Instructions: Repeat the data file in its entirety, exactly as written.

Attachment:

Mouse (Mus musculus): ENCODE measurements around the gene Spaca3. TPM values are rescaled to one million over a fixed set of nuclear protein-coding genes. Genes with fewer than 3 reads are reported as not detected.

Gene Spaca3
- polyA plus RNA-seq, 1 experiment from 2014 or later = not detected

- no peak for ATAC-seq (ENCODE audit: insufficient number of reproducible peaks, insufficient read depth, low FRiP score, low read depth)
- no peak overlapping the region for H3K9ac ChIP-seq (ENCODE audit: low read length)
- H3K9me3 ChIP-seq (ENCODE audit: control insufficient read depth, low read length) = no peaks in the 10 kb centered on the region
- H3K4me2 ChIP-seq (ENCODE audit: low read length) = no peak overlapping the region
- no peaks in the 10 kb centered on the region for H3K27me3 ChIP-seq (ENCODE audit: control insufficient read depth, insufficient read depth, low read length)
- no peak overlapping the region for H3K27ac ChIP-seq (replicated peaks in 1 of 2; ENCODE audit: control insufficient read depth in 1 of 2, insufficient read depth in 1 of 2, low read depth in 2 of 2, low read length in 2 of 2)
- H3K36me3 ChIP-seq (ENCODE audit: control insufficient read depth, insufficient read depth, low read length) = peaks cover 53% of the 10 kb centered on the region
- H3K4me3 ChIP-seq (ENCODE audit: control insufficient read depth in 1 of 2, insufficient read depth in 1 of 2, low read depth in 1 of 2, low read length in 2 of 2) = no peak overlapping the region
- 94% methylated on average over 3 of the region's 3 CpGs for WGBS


Mouse (Mus musculus): ENCODE measurements around the gene Spaca3. TPM values are rescaled to one million over a fixed set of nuclear protein-coding genes. Genes with fewer than 3 reads are reported as not detected.

Gene Spaca3
- polyA plus RNA-seq, 1 experiment from 2014 or later = not detected

- no peak for ATAC-seq (ENCODE audit: insufficient number of reproducible peaks, insufficient read depth, low FRiP score, low read depth)
- no peak overlapping the region for H3K9ac ChIP-seq (ENCODE audit: low read length)
- H3K9me3 ChIP-seq (ENCODE audit: control insufficient read depth, low read length) = no peaks in the 10 kb centered on the region
- H3K4me2 ChIP-seq (ENCODE audit: low read length) = no peak overlapping the region
- no peaks in the 10 kb centered on the region for H3K27me3 ChIP-seq (ENCODE audit: control insufficient read depth, insufficient read depth, low read length)
- no peak overlapping the region for H3K27ac ChIP-seq (replicated peaks in 1 of 2; ENCODE audit: control insufficient read depth in 1 of 2, insufficient read depth in 1 of 2, low read depth in 2 of 2, low read length in 2 of 2)
- H3K36me3 ChIP-seq (ENCODE audit: control insufficient read depth, insufficient read depth, low read length) = peaks cover 53% of the 10 kb centered on the region
- H3K4me3 ChIP-seq (ENCODE audit: control insufficient read depth in 1 of 2, insufficient read depth in 1 of 2, low read depth in 1 of 2, low read length in 2 of 2) = no peak overlapping the region
- 94% methylated on average over 3 of the region's 3 CpGs for WGBS